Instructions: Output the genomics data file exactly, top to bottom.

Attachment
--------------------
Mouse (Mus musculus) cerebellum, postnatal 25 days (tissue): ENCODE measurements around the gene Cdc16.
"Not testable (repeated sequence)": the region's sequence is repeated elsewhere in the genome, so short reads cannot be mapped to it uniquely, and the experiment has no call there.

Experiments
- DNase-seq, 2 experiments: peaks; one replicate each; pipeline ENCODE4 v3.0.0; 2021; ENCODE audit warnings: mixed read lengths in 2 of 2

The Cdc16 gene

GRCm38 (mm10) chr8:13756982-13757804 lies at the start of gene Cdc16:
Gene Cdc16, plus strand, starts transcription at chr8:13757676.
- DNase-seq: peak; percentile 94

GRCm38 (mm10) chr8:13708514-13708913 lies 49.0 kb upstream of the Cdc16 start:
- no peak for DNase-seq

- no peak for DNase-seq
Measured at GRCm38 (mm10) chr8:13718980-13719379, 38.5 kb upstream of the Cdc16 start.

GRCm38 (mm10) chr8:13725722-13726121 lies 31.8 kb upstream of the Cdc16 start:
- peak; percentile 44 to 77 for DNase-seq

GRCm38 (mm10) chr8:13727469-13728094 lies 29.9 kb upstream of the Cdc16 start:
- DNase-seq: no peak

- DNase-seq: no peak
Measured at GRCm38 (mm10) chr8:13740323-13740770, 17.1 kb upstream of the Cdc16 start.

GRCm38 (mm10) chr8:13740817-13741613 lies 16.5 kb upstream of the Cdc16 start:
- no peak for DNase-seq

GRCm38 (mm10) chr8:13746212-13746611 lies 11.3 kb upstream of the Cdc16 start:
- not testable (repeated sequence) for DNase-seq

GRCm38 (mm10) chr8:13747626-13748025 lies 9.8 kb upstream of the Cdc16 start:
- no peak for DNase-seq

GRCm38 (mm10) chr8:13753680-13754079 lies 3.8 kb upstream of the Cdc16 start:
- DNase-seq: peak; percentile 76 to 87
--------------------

Mouse (Mus musculus) cerebellum, postnatal 25 days (tissue): ENCODE measurements around the gene Cdc16.
"Not testable (repeated sequence)": the region's sequence is repeated elsewhere in the genome, so short reads cannot be mapped to it uniquely, and the experiment has no call there.

Experiments
- DNase-seq, 2 experiments: peaks; one replicate each; pipeline ENCODE4 v3.0.0; 2021; ENCODE audit warnings: mixed read lengths in 2 of 2

The Cdc16 gene

GRCm38 (mm10) chr8:13756982-13757804 lies at the start of gene Cdc16:
Gene Cdc16, plus strand, starts transcription at chr8:13757676.
- DNase-seq: peak; percentile 94

GRCm38 (mm10) chr8:13708514-13708913 lies 49.0 kb upstream of the Cdc16 start:
- no peak for DNase-seq

- no peak for DNase-seq
Measured at GRCm38 (mm10) chr8:13718980-13719379, 38.5 kb upstream of the Cdc16 start.

GRCm38 (mm10) chr8:13725722-13726121 lies 31.8 kb upstream of the Cdc16 start:
- peak; percentile 44 to 77 for DNase-seq

GRCm38 (mm10) chr8:13727469-13728094 lies 29.9 kb upstream of the Cdc16 start:
- DNase-seq: no peak

- DNase-seq: no peak
Measured at GRCm38 (mm10) chr8:13740323-13740770, 17.1 kb upstream of the Cdc16 start.

GRCm38 (mm10) chr8:13740817-13741613 lies 16.5 kb upstream of the Cdc16 start:
- no peak for DNase-seq

GRCm38 (mm10) chr8:13746212-13746611 lies 11.3 kb upstream of the Cdc16 start:
- not testable (repeated sequence) for DNase-seq

GRCm38 (mm10) chr8:13747626-13748025 lies 9.8 kb upstream of the Cdc16 start:
- no peak for DNase-seq

GRCm38 (mm10) chr8:13753680-13754079 lies 3.8 kb upstream of the Cdc16 start:
- DNase-seq: peak; percentile 76 to 87